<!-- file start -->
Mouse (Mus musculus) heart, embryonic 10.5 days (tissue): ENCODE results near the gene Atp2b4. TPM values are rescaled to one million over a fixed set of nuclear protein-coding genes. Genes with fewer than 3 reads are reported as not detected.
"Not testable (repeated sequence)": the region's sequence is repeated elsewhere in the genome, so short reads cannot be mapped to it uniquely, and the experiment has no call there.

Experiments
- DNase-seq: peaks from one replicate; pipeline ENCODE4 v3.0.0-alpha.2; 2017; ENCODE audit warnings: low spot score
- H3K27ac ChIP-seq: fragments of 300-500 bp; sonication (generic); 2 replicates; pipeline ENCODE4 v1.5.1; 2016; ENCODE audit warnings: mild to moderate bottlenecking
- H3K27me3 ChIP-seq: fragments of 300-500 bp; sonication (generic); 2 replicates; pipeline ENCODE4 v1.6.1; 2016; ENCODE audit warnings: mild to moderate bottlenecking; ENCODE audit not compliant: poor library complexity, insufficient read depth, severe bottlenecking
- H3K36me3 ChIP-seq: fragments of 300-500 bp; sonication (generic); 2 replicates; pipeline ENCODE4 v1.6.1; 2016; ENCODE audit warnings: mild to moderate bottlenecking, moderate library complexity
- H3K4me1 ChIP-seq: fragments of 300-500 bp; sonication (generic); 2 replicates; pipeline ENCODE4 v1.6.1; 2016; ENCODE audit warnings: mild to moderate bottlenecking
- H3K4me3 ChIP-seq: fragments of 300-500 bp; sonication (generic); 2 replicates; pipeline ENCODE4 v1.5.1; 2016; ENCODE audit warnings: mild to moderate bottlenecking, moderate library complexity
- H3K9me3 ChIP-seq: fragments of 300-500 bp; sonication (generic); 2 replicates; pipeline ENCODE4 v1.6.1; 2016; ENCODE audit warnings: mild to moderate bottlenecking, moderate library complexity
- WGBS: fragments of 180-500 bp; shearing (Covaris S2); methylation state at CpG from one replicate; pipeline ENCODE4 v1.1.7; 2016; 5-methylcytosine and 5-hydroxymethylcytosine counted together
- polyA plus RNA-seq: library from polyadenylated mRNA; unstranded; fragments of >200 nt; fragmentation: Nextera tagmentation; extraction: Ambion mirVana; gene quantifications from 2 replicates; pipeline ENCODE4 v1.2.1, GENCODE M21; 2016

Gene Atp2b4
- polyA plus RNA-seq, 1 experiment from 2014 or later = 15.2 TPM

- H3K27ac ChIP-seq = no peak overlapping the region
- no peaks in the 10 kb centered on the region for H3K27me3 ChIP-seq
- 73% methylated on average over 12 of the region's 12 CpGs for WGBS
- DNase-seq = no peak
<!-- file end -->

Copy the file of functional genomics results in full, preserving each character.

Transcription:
Mouse (Mus musculus) heart, embryonic 10.5 days (tissue): ENCODE results near the gene Atp2b4. TPM values are rescaled to one million over a fixed set of nuclear protein-coding genes. Genes with fewer than 3 reads are reported as not detected.
"Not testable (repeated sequence)": the region's sequence is repeated elsewhere in the genome, so short reads cannot be mapped to it uniquely, and the experiment has no call there.

Experiments
- DNase-seq: peaks from one replicate; pipeline ENCODE4 v3.0.0-alpha.2; 2017; ENCODE audit warnings: low spot score
- H3K27ac ChIP-seq: fragments of 300-500 bp; sonication (generic); 2 replicates; pipeline ENCODE4 v1.5.1; 2016; ENCODE audit warnings: mild to moderate bottlenecking
- H3K27me3 ChIP-seq: fragments of 300-500 bp; sonication (generic); 2 replicates; pipeline ENCODE4 v1.6.1; 2016; ENCODE audit warnings: mild to moderate bottlenecking; ENCODE audit not compliant: poor library complexity, insufficient read depth, severe bottlenecking
- H3K36me3 ChIP-seq: fragments of 300-500 bp; sonication (generic); 2 replicates; pipeline ENCODE4 v1.6.1; 2016; ENCODE audit warnings: mild to moderate bottlenecking, moderate library complexity
- H3K4me1 ChIP-seq: fragments of 300-500 bp; sonication (generic); 2 replicates; pipeline ENCODE4 v1.6.1; 2016; ENCODE audit warnings: mild to moderate bottlenecking
- H3K4me3 ChIP-seq: fragments of 300-500 bp; sonication (generic); 2 replicates; pipeline ENCODE4 v1.5.1; 2016; ENCODE audit warnings: mild to moderate bottlenecking, moderate library complexity
- H3K9me3 ChIP-seq: fragments of 300-500 bp; sonication (generic); 2 replicates; pipeline ENCODE4 v1.6.1; 2016; ENCODE audit warnings: mild to moderate bottlenecking, moderate library complexity
- WGBS: fragments of 180-500 bp; shearing (Covaris S2); methylation state at CpG from one replicate; pipeline ENCODE4 v1.1.7; 2016; 5-methylcytosine and 5-hydroxymethylcytosine counted together
- polyA plus RNA-seq: library from polyadenylated mRNA; unstranded; fragments of >200 nt; fragmentation: Nextera tagmentation; extraction: Ambion mirVana; gene quantifications from 2 replicates; pipeline ENCODE4 v1.2.1, GENCODE M21; 2016

Gene Atp2b4
- polyA plus RNA-seq, 1 experiment from 2014 or later = 15.2 TPM

- H3K27ac ChIP-seq = no peak overlapping the region
- no peaks in the 10 kb centered on the region for H3K27me3 ChIP-seq
- 73% methylated on average over 12 of the region's 12 CpGs for WGBS
- DNase-seq = no peak